Guanajuato Street Photo
Living in the Ajijic, Lake Chapala area there are many little side trips to some of the colonial cities near by, that you have to visit! I celebrated my birthday this Saturday and thought I would love to see more of my surroundings. I have lived in Mexico for a number of years now, and have yet to travel outside of my Ajijic box to see some of the charming little towns nearby.
Friday morning we packed our bags and we were off to Guanajuato! I had heard so much about San Miguel de Allende, what a beautiful town it is, and how nice the people are, that I decided I would like to visit the neighboring city of Guanajuato. Because we were only going away for the weekend, I thought San Miguel, with so much to see, would be too much to tackle in two days.
When we arrived in Guanajuato, 4 hours away, I didn’t know what to expect. I had never seen photos, or heard a lot about the area. I was once told it reminded them of little Italy and there is a great mummy museum, but that was the only information we had. After driving along some winding roads on the mountain side we had arrived! The tall (tall compared to Ajijic) buildings and narrow streets were breathtaking! Whoever designed this charming town either had some great master plan, or had none at all. Let me explain. It can be quite confusing to find your way around due to all the turns and underground tunnels. In all the confusion, it seems to make sense to the locals. Guanajuato is more of a walking town than a driving town.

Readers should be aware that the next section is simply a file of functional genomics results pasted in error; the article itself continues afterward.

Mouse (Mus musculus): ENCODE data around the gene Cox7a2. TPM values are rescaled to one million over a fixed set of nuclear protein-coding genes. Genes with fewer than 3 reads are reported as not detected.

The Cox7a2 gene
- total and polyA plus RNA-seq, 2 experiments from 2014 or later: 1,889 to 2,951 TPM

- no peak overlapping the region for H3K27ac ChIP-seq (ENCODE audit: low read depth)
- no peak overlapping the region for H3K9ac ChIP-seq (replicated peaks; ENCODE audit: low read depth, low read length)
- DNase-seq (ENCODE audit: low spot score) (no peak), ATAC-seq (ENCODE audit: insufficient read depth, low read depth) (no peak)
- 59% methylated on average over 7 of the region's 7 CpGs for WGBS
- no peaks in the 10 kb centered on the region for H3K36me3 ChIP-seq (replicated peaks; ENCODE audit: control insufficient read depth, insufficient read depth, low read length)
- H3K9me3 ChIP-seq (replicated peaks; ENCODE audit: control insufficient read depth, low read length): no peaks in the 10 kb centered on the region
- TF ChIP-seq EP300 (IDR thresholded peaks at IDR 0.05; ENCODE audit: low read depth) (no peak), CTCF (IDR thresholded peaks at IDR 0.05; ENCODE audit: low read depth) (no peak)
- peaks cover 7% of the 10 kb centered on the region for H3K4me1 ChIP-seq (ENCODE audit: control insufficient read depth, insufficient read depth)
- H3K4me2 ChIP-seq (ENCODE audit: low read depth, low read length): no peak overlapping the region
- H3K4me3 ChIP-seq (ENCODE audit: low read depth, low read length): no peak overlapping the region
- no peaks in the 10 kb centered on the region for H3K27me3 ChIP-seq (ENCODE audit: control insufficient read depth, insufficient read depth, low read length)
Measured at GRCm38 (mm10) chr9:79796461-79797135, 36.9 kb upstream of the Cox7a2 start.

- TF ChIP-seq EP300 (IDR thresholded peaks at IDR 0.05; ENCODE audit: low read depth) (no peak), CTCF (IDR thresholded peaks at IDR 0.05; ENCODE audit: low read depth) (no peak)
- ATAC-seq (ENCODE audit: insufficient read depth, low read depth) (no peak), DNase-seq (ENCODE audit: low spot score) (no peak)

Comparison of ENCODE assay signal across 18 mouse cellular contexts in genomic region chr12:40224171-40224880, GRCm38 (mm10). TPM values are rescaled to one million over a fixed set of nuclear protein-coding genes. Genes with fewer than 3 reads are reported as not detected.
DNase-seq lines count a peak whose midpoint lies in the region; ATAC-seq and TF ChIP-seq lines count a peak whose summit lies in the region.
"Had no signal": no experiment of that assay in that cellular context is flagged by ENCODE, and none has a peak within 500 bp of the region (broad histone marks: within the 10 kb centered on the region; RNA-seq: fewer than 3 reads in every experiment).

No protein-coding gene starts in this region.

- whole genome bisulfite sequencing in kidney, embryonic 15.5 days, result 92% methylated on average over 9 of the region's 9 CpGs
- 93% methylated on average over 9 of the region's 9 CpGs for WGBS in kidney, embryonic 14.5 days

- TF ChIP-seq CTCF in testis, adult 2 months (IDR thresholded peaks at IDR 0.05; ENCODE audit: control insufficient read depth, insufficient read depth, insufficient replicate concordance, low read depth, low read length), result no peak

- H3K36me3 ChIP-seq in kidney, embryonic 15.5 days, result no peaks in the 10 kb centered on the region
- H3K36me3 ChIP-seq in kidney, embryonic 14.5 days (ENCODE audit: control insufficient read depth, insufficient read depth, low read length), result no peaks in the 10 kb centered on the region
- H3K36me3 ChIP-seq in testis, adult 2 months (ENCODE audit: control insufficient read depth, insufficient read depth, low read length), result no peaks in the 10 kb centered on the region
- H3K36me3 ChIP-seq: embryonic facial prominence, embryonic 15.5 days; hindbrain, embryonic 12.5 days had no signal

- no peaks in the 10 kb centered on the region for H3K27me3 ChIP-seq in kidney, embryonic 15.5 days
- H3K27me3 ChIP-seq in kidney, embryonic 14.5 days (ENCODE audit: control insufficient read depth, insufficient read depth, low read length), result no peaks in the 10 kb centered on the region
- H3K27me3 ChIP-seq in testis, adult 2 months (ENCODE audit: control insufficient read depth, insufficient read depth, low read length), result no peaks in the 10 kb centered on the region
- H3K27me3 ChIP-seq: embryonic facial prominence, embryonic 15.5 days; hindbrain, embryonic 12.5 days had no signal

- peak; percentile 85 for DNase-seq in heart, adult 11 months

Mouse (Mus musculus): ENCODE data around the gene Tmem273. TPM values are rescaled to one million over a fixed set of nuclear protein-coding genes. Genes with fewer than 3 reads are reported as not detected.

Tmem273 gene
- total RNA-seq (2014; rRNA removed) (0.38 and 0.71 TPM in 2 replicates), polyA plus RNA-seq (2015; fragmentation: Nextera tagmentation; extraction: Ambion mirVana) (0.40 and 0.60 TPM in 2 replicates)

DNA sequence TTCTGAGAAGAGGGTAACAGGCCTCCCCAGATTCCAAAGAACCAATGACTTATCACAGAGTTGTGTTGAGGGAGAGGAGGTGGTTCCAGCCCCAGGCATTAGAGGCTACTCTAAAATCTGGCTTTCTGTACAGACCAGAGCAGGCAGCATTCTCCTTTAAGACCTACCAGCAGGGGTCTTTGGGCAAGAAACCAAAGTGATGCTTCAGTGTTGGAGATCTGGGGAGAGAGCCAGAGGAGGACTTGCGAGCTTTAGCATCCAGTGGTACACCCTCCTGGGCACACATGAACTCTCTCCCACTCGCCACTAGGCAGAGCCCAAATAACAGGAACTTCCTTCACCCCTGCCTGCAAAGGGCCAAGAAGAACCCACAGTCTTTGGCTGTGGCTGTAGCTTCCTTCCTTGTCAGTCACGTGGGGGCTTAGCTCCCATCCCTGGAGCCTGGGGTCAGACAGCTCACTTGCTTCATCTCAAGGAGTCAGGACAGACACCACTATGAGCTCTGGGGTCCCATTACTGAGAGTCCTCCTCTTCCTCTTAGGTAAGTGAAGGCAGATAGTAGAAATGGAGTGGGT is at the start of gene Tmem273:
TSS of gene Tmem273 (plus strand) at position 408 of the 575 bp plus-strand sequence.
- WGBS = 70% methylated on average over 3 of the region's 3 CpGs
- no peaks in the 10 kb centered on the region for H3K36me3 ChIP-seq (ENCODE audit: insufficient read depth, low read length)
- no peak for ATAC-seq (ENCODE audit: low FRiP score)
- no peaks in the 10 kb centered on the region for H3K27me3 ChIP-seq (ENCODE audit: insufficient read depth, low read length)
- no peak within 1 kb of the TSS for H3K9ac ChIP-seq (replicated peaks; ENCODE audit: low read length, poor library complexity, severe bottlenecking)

The tunnels, I would say, is what I was most impressed by. Around every corner there is a new tunnel which leads to a different part of the city. Very easy to quickly find yourself lost. The underground tunnels of Guanajuato are a relatively new idea created by the Governor of Guanajuato. Years ago these tunnels were used as sewage systems which led to a small river nearby. You will notice that many of the homes, still in their original design, have their restrooms protruding from the outer walls, over these tunnels. This was because in the 1800’s piping was not used, and flushing did not exist. All excrement was emptied into the tunnels below. Piping has now been put in, but many of the homes have not changed their old designs. I found this very interesting, and it’s quite something to see.
The museums were also alot of fun. There are several in the downtown Guanajuato area. My favourite was probably the Museo Iconografico de Cervantes. It was a museum dedicated to the Don Quixote and Pancho villa of the Novel with the same title. The Museo del Pueblo was also very cool. It had some great religious peices and a very charming Intepretations of Evil exhibit. Lake Chapala.
Lots of fun to be had in Guanajuato.